Might Be A Bad Idea
Refinancing is a smart financial move when it helps you build equity more quickly. But unless done for financially sound reasons, mortgage refinancing can be a slippery slope to never-ending debt.
Many homeowners refinance to consolidate their debt. At face value, replacing high-interest debt with a low-interest mortgage is a smart move. Unfortunately, a large percentage of homeowners will max-out their credit cards again. In this scenario, instead of improving their financial health, the refinance results in lost home equity, added years of increased interest payments, and a return of high-interest credit card debt. Still, when used carefully and responsibly, refinancing is a valuable tool for bringing debt under control.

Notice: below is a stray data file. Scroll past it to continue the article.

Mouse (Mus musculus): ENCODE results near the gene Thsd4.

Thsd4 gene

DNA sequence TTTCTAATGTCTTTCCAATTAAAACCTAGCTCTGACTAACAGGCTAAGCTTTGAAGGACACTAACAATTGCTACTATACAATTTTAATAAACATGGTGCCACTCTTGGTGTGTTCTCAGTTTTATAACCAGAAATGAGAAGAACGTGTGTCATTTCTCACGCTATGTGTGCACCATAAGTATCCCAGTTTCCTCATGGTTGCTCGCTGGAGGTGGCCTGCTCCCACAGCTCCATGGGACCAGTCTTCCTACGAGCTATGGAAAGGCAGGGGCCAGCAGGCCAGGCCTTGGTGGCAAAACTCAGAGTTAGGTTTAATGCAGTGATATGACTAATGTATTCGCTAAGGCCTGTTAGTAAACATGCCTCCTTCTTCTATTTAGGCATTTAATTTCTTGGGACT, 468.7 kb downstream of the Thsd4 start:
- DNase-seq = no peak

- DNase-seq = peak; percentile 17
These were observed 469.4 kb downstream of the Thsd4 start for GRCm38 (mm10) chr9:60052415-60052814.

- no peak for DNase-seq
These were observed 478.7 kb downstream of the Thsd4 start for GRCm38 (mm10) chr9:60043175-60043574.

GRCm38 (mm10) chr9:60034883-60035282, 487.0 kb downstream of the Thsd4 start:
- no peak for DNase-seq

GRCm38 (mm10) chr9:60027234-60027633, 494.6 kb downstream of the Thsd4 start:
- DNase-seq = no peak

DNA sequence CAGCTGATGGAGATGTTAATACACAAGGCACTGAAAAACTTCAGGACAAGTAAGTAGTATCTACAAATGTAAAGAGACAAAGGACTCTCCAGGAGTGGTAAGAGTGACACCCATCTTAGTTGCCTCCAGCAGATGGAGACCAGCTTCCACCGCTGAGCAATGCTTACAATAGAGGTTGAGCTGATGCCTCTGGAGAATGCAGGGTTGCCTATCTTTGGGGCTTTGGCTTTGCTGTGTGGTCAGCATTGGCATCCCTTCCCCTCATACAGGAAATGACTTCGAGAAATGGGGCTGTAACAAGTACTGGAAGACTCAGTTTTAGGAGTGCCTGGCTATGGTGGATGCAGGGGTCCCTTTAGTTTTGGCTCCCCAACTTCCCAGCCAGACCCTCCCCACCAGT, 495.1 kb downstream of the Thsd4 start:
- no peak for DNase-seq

A lower interest rate on your mortgage is one of the smartest reasons to refinance. By paying less interest to the bank, homeowners build home equity faster. However if you are several years into your current mortgage, you’ve already paid a lot of interest, but not much principal. When you start over with a new mortgage, your monthly payments will once again be heavy on the interest. Sonny Reynolds, founder & COO of AS IS Lending, empowers his clients with counter-strategies, “if you are 6 years into your existing 30 year mortgage, we recommend refinancing into a 24 year term, or lower.” For those clients who still choose a 30 year loan, Sonny encourages them to continue paying their old, higher monthly payment amount on the new mortgage. But, he warns to only apply this strategy after paying off all higher interest debts first, such as credit cards.